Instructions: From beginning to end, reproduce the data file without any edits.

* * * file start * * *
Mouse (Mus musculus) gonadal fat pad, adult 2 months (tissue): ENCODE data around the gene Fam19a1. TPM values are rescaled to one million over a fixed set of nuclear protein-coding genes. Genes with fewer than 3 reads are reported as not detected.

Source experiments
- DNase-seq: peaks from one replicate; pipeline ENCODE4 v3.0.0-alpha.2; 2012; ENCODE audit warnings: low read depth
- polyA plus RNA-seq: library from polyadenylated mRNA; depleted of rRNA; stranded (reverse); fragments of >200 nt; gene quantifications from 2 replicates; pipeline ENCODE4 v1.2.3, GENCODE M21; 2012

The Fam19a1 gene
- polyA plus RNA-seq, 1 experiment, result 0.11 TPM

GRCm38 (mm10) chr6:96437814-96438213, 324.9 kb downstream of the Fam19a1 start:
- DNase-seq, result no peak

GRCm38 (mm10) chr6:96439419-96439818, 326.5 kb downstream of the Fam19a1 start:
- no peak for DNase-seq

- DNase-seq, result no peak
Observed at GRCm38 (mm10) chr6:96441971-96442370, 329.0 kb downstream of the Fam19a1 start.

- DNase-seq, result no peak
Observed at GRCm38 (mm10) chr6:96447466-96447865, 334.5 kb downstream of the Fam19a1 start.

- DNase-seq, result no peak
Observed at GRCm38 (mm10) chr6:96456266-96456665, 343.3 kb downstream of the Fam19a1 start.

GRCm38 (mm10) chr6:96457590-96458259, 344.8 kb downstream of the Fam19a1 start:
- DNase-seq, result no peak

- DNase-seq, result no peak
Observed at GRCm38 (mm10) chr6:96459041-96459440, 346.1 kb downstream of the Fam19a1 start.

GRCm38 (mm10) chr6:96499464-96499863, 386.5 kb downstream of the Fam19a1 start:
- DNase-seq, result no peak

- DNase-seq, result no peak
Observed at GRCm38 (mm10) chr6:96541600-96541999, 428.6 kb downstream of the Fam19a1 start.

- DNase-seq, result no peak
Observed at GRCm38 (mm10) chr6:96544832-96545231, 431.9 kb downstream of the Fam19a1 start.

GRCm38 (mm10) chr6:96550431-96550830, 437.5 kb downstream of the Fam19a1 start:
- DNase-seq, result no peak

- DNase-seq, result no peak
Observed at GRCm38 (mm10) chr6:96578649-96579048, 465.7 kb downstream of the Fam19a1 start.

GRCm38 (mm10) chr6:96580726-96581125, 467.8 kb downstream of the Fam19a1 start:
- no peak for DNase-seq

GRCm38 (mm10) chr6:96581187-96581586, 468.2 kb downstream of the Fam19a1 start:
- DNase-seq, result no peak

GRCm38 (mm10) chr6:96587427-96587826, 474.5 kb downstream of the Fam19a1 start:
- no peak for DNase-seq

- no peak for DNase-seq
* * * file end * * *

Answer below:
Mouse (Mus musculus) gonadal fat pad, adult 2 months (tissue): ENCODE data around the gene Fam19a1. TPM values are rescaled to one million over a fixed set of nuclear protein-coding genes. Genes with fewer than 3 reads are reported as not detected.

Source experiments
- DNase-seq: peaks from one replicate; pipeline ENCODE4 v3.0.0-alpha.2; 2012; ENCODE audit warnings: low read depth
- polyA plus RNA-seq: library from polyadenylated mRNA; depleted of rRNA; stranded (reverse); fragments of >200 nt; gene quantifications from 2 replicates; pipeline ENCODE4 v1.2.3, GENCODE M21; 2012

The Fam19a1 gene
- polyA plus RNA-seq, 1 experiment, result 0.11 TPM

GRCm38 (mm10) chr6:96437814-96438213, 324.9 kb downstream of the Fam19a1 start:
- DNase-seq, result no peak

GRCm38 (mm10) chr6:96439419-96439818, 326.5 kb downstream of the Fam19a1 start:
- no peak for DNase-seq

- DNase-seq, result no peak
Observed at GRCm38 (mm10) chr6:96441971-96442370, 329.0 kb downstream of the Fam19a1 start.

- DNase-seq, result no peak
Observed at GRCm38 (mm10) chr6:96447466-96447865, 334.5 kb downstream of the Fam19a1 start.

- DNase-seq, result no peak
Observed at GRCm38 (mm10) chr6:96456266-96456665, 343.3 kb downstream of the Fam19a1 start.

GRCm38 (mm10) chr6:96457590-96458259, 344.8 kb downstream of the Fam19a1 start:
- DNase-seq, result no peak

- DNase-seq, result no peak
Observed at GRCm38 (mm10) chr6:96459041-96459440, 346.1 kb downstream of the Fam19a1 start.

GRCm38 (mm10) chr6:96499464-96499863, 386.5 kb downstream of the Fam19a1 start:
- DNase-seq, result no peak

- DNase-seq, result no peak
Observed at GRCm38 (mm10) chr6:96541600-96541999, 428.6 kb downstream of the Fam19a1 start.

- DNase-seq, result no peak
Observed at GRCm38 (mm10) chr6:96544832-96545231, 431.9 kb downstream of the Fam19a1 start.

GRCm38 (mm10) chr6:96550431-96550830, 437.5 kb downstream of the Fam19a1 start:
- DNase-seq, result no peak

- DNase-seq, result no peak
Observed at GRCm38 (mm10) chr6:96578649-96579048, 465.7 kb downstream of the Fam19a1 start.

GRCm38 (mm10) chr6:96580726-96581125, 467.8 kb downstream of the Fam19a1 start:
- no peak for DNase-seq

GRCm38 (mm10) chr6:96581187-96581586, 468.2 kb downstream of the Fam19a1 start:
- DNase-seq, result no peak

GRCm38 (mm10) chr6:96587427-96587826, 474.5 kb downstream of the Fam19a1 start:
- no peak for DNase-seq

- no peak for DNase-seq